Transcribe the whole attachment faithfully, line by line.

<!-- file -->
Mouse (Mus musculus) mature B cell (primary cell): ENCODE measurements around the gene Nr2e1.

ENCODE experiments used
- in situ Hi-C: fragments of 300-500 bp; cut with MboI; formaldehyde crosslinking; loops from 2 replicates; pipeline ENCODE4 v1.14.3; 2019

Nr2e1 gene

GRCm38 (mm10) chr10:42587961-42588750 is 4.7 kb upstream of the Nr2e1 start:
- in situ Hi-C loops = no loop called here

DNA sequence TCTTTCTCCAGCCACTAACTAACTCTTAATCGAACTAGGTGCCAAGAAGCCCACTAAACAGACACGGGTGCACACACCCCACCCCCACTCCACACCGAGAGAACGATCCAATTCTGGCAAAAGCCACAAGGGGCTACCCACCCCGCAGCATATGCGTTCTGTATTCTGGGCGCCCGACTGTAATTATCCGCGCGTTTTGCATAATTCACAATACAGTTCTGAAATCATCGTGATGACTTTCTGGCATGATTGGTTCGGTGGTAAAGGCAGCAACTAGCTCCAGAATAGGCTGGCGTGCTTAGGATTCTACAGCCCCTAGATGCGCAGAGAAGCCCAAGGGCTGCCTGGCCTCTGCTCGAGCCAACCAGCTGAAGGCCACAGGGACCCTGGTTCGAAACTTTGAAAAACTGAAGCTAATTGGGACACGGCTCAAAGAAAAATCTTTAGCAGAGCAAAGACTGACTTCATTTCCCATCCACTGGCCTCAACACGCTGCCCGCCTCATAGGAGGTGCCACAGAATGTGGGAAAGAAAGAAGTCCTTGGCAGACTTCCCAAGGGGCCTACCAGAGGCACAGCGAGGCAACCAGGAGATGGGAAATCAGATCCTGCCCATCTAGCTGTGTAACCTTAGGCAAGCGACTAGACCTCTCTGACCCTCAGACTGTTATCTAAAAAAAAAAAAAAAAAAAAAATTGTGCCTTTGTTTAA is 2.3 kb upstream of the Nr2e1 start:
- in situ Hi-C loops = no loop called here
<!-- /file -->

Mouse (Mus musculus) mature B cell (primary cell): ENCODE measurements around the gene Nr2e1.

ENCODE experiments used
- in situ Hi-C: fragments of 300-500 bp; cut with MboI; formaldehyde crosslinking; loops from 2 replicates; pipeline ENCODE4 v1.14.3; 2019

Nr2e1 gene

GRCm38 (mm10) chr10:42587961-42588750 is 4.7 kb upstream of the Nr2e1 start:
- in situ Hi-C loops = no loop called here

DNA sequence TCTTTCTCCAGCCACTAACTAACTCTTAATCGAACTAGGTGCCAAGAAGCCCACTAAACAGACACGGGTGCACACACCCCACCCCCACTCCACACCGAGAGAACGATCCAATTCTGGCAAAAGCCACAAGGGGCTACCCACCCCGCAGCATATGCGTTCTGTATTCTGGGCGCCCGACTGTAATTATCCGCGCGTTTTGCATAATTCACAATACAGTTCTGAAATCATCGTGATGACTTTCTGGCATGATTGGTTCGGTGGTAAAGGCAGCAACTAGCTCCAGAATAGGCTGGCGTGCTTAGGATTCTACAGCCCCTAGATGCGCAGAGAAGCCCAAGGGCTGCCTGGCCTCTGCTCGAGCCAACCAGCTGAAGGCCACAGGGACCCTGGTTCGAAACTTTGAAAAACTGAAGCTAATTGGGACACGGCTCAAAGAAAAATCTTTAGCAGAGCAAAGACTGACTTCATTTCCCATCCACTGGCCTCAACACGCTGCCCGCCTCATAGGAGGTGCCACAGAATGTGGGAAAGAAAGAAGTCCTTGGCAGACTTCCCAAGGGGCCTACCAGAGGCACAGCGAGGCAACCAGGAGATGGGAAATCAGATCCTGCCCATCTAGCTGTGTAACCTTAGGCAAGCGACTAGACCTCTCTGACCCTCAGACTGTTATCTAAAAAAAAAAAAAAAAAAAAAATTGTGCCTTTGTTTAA is 2.3 kb upstream of the Nr2e1 start:
- in situ Hi-C loops = no loop called here